Judging from the following links Slabbed just put out on Twitter coupled with more recent news about the Clinton emails showing up on Anthony Weiner’s computers has me convinced the internals at the DoJ are as toxic in Washington DC as they are in New Orleans. The last tweet contains a clue into the trip down memory lane I’m taking as it regards local New Orleans DoJ toxicity:
Continue reading “All eyes on DoJ Internals”
On a slow news day – or a day when it’s not so hot – any one of these stories could take an entire post to cover. However, today is neither and without going further, here is news you can use:
Making a diagnosis of “improper influence” requires a scalpel, not a sledgehammer. Not only is it unrealistic to think we can eradicate all judicial biases, instincts, leanings or interests, however termed, but it is also unwise. We want our judges to live in the real world, so that they can bring their life experiences and common sense to the table when deciding cases. Judges must remain “partial” to some influences, therefore, like the case law, and controlling statutes, and perhaps even basic standards of decency and morality, too. As The New York Times recently cited, former Chief Justice William Rehnquist’s view on recusal was that if a justice’s mind was “a complete tabula rasa” in relevant respects, it “would be evidence of lack of qualification, not lack of bias.”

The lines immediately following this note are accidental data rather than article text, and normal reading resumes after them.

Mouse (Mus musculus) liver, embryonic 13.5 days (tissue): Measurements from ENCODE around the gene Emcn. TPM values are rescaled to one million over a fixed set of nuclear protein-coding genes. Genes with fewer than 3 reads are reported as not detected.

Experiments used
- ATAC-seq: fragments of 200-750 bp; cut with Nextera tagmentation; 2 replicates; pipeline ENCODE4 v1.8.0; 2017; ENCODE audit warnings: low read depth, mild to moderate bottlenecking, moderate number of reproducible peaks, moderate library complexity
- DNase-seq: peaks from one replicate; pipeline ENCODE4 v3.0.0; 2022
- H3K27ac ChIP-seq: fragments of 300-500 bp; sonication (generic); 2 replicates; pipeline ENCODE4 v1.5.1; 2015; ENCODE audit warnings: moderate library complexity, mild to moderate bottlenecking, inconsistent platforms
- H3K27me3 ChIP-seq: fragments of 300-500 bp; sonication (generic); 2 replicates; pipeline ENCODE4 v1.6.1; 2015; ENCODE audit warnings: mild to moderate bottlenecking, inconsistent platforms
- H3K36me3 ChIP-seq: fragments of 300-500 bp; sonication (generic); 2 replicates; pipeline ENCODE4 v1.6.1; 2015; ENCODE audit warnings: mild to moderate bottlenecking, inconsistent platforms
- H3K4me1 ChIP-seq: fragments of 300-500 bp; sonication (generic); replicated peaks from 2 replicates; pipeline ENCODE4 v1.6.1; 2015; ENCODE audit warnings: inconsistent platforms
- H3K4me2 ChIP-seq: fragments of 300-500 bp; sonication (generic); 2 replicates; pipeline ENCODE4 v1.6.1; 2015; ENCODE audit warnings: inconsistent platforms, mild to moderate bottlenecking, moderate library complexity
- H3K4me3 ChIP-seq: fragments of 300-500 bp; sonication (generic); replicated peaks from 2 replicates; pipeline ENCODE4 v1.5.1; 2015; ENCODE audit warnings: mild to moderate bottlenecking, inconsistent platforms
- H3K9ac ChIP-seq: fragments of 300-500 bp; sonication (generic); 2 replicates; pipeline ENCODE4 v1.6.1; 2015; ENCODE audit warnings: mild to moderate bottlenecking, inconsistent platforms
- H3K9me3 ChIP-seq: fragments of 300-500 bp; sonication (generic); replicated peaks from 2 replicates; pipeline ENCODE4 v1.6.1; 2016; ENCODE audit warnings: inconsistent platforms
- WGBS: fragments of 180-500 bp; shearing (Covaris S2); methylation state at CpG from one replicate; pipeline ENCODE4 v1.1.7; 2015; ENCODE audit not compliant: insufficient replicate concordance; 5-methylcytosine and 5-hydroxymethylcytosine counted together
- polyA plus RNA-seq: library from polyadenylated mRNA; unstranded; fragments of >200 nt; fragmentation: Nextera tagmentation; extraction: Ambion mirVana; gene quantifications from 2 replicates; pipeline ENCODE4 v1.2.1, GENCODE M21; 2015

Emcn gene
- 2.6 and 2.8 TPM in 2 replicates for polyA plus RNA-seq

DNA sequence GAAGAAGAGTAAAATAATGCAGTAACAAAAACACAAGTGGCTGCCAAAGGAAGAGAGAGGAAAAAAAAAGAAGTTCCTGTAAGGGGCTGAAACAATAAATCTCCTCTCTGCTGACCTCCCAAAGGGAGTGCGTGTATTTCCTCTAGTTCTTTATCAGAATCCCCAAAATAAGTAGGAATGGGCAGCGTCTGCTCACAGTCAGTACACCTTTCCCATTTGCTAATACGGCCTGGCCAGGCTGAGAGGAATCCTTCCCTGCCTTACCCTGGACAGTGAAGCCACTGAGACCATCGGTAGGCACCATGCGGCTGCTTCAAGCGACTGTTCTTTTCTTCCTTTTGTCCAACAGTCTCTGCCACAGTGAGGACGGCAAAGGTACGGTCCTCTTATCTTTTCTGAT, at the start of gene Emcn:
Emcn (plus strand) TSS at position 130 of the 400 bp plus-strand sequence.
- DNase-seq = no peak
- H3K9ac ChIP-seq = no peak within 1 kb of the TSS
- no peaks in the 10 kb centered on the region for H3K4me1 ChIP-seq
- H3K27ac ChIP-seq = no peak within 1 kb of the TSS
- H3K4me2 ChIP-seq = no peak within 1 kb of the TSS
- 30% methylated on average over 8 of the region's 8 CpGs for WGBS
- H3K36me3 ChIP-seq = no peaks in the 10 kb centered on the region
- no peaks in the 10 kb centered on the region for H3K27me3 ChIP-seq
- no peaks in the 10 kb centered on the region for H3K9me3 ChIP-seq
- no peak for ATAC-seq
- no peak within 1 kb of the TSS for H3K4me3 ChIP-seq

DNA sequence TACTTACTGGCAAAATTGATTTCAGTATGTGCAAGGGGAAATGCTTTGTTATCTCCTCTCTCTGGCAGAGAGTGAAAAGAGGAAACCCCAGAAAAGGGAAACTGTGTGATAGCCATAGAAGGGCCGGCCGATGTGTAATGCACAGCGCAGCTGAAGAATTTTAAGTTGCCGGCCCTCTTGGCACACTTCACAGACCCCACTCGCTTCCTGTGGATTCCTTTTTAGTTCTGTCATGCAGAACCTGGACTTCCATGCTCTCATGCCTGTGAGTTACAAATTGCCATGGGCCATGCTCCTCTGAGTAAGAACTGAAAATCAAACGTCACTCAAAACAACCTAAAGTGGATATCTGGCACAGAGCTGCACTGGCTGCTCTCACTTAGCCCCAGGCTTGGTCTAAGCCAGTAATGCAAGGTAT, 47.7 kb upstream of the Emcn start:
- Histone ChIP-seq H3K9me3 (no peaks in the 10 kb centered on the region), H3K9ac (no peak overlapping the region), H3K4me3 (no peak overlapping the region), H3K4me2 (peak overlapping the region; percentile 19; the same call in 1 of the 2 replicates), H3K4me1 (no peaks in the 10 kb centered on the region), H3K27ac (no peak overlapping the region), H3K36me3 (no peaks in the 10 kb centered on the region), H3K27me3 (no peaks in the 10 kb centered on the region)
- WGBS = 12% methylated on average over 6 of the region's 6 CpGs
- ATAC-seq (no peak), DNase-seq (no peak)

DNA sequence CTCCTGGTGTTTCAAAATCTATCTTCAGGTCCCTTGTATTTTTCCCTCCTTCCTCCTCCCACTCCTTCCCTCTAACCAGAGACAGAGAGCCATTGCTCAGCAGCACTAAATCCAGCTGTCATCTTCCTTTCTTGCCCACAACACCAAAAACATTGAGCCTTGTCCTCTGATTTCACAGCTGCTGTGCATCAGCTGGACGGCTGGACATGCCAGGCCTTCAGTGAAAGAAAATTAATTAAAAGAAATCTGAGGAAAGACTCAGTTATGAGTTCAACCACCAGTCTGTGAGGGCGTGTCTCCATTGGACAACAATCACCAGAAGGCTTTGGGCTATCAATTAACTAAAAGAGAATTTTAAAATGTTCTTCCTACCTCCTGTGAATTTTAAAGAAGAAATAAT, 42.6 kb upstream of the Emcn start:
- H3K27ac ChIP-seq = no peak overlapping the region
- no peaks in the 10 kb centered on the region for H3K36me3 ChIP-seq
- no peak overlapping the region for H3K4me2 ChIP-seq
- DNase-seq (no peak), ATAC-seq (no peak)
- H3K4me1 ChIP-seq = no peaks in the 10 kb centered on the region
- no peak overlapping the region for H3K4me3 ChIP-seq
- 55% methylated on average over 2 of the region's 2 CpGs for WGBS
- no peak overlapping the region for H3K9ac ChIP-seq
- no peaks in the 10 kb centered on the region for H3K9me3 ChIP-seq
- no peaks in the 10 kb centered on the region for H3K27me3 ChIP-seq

While I hope you’ll follow all the links, but by all means, read this opinion post on recusal from Law.com.
- Staying with matters of public policy for the moment, let’s talk unemployment rates. Online news is filled with stories like this about the uptick in unemployment rates – and all appear to have been written by someone clueless about the issue.
Here’s a clue – anyone reporting on the increase should start by defining “seasonal”. Continue reading “SLABBED (not exactly) Daily – August 5, 2010”
Each new president traditionally replaces his predecessor’s U.S. attorneys with new appointees. Obama has not yet nominated anyone. But according to sources close to the process, administration staffers have solicited recommendations from some members of Congress about who the new U.S. attorneys will be.
Those recommendations primarily come from the senior Democratic senator in each state. In states where both senators are Republicans, the administration is working with the state’s most senior Democrat in the House.
If that blurb from the NPR story on US Attorney selection is true, then Gene Taylor will be the man here in Mississippi as we have 2 GOP senators.